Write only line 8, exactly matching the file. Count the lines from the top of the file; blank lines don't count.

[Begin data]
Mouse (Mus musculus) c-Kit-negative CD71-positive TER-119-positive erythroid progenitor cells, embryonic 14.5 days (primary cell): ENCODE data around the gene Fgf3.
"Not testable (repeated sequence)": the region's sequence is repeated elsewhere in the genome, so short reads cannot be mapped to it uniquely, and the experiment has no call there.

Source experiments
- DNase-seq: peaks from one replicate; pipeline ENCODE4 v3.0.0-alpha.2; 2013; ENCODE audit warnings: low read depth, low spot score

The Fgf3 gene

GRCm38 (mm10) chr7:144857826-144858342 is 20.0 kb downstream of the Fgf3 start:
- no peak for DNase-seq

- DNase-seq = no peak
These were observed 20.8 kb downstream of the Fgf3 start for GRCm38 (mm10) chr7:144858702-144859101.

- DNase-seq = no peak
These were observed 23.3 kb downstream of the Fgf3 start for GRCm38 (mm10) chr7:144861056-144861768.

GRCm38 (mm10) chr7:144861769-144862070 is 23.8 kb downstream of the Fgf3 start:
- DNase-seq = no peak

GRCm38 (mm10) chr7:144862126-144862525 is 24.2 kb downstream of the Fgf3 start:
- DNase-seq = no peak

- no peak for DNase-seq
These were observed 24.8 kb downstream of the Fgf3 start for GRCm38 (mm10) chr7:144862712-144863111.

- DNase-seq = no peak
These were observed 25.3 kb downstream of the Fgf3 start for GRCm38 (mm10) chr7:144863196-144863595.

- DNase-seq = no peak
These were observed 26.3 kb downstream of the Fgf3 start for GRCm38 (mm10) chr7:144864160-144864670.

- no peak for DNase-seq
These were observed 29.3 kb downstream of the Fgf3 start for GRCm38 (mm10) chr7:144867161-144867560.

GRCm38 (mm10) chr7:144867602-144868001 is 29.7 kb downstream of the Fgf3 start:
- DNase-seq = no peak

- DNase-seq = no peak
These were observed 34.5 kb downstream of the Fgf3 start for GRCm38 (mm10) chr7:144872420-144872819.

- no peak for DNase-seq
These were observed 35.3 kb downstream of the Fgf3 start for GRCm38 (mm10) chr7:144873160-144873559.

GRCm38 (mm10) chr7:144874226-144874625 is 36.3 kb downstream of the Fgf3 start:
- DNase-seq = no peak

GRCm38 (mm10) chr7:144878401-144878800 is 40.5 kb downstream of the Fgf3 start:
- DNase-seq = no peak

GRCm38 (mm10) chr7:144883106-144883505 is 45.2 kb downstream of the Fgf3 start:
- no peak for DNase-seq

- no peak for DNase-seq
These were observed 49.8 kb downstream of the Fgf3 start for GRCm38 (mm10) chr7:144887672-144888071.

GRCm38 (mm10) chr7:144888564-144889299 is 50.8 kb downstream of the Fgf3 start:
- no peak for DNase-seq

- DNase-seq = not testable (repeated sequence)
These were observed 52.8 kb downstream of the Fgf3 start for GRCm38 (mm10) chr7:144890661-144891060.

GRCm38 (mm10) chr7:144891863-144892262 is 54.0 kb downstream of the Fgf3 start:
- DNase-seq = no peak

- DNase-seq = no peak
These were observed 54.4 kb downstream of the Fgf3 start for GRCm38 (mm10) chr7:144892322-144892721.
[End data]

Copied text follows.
- DNase-seq = no peak